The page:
I NOT E S. against their orun avickednesse, if they perfever to maintaine any more such peasants. For other new-commers, I leave them to the mercio of these painted monsters, who, I doubt not, will drive the best minded to defpife theni, &c.” Greene's Groatsworth of Witte, &c. Sig,

E. 4.

i This tract has no date, but was published after the author's death, agreeably to his dying request. It appears to have been written not long before his death; for near the conclusion he says, " Aiheit weakness will scarce suffer me to write, yet to my fellow schollers about this citic will I dire&t these few insuing lines. He died, according to Dr. Gabriel Harvey's account, on the third of September 1592. Additions by Oldys to Winstanley's Lives of the Poets, MI,

do not know what interval might have elapsed between the composition and the publication of that poem. There is indeed a passage in the dedication already mentioned, which, if there were not such decisive evidence on the other side, might induce us to think that he had not written, in 1593, any piece of more dignity than a love-poem, or at least any on which he himself set a value. “If (says he to his noble patron) your honour seem but pleased, Í account myself highly praised, and vow to take advantage of all idle hours, till I have honoured you with some graver labour."

« A booke, entitled a Noble Roman History of Titus Andronicus,(without any author's name) was entered at Stationers' hall, Feb. 6, 1593—4. This I suppose to have been the play, as it was printed in that year, and acted (according to Langbaine, who alone appears to have seen the first edition) by the servants of the earls of Pembroke, Derby, and Effex.

Mr. Pope thought, that Titus Andronicus was not written by Shakspeare, because Ben Jonson spoke flightingly of it, while Shakspeare was yet living. This argument will not, perhaps, bear a very strict examination. if it were allowed to have any validity, many of our author's genuine productions must be excluded from his works; for Ben Jonson has ridiculed several of his dramas, in the same piece in which he has mentioned Andronicus with contempt.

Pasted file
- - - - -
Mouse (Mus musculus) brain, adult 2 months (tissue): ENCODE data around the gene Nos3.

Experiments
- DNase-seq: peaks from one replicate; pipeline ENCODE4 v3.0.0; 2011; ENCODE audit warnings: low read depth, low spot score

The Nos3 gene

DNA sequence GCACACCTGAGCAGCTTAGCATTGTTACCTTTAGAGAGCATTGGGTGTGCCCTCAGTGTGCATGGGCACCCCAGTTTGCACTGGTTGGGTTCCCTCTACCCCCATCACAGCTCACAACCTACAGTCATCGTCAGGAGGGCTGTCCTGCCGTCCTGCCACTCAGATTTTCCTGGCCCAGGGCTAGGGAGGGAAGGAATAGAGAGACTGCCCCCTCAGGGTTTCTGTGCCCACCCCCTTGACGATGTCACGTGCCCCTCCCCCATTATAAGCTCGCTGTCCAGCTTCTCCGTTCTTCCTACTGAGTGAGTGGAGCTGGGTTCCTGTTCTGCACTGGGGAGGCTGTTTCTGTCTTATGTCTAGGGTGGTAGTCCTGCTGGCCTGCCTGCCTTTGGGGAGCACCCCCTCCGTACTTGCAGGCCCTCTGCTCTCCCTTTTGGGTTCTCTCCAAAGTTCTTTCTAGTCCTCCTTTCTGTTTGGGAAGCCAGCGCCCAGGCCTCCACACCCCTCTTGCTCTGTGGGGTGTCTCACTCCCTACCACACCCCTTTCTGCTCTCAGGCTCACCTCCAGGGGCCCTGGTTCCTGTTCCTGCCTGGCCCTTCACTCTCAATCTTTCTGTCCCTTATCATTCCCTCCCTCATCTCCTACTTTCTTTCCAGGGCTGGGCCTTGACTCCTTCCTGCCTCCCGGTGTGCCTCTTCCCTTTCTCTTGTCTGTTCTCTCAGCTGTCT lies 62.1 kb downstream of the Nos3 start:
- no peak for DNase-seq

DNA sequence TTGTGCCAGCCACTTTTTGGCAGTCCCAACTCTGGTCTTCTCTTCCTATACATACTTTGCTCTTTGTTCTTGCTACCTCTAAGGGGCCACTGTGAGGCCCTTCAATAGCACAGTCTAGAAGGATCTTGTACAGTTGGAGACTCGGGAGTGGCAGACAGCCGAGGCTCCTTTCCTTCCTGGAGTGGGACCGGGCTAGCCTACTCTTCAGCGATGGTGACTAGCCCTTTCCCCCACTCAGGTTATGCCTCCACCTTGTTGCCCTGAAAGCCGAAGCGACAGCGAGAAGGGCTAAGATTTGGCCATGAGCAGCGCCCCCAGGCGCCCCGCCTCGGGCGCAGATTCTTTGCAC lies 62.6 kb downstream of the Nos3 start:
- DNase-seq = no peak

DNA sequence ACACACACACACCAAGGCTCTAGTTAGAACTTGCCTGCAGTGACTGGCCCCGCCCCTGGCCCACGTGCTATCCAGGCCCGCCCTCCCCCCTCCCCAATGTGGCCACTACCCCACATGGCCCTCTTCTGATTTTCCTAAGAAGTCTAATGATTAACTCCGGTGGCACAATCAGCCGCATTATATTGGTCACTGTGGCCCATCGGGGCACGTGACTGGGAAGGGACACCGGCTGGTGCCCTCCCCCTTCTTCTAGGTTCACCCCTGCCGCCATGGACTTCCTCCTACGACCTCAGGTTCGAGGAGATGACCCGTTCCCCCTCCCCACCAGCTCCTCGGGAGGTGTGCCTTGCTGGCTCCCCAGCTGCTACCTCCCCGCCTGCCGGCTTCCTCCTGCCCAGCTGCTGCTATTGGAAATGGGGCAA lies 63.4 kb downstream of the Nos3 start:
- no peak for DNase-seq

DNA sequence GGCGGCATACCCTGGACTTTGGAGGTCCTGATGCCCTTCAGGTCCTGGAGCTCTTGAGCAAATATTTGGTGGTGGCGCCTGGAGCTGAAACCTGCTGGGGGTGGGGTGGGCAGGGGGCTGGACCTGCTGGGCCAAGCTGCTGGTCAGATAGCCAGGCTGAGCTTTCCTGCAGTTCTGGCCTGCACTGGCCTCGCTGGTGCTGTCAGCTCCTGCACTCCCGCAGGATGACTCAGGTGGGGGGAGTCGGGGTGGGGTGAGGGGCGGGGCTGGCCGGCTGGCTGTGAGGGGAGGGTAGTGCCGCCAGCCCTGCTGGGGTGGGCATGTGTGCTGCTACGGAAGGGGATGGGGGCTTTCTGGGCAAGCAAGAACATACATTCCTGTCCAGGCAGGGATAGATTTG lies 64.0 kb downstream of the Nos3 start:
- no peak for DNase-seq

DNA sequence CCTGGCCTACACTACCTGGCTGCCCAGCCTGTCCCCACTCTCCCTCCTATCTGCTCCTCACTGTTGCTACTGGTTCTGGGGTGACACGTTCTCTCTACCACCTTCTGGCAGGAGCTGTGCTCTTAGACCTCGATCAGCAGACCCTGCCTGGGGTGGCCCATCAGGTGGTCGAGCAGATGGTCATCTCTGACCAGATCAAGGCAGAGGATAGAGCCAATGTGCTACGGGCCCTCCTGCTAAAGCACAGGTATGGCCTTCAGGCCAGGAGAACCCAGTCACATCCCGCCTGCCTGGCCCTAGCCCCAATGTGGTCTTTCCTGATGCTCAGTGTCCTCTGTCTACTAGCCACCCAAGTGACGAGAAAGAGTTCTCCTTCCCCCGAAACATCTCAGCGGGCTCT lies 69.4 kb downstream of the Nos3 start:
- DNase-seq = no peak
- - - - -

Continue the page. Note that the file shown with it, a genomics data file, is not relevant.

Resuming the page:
It has been said that Francis Meres, who in 1598 enume. rated this among our author's plays, might have been misled by a title-page; but we may presume that he was informed or deceived by some other means; for Shakspeare's name is not in the title-page of the edition printed in 1611, and therefore, we may conclude, was not in the title page of that in 1594, of which the other was probably a re-impression.

However, (notwithstanding the authority of Meres) the high antiquity of the piece, its entry on the Stationers' books without the name of the writer, the regularity of the versification, the diffimilitude of the style from that of those plays which are undoubtedly composed by our author, and the tradition m mentioned by Ravenscroft; at a period when

some NOT E S. " I have been told, by some anciently conversant with the Stage, that it [Titus Andronicus] was not originally his, but brought by a private author to be acted, and he only gave some maiter [S4)


fome of his contemporaries had not been long dead", rend der it highly improbable that this play should have been the composition of Shakspeare.

2. Love's LABOUR Lost, 1591.

Shakspeare's natural disposition leading him, as Dr. Johna fon has observed, to comedy, it is highly probable that his first dramatick production was of the comick kind: and of his comedies none appears to me to bear stronger marks of a first essay than Love's Labour Loft. The frequent rhymes with which it abounds °, of which, in his early perform

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NOT ES. touches to one or two of the principal parts or characters." Ravenscroft's preface to Titus Andronicus, altered by him. .

n John Lowin, and Joseph Taylor, two of the actors in Shakspeare's plays, were alive a few years before the Restoration of K. Charles Il; and Sir William D'Avenant, who had himself written for the stage in 1629, (thirteen years after the death of our author) did not die till April 1668. Ravenscroft's alteration of Titus Andronicus was published in 1687.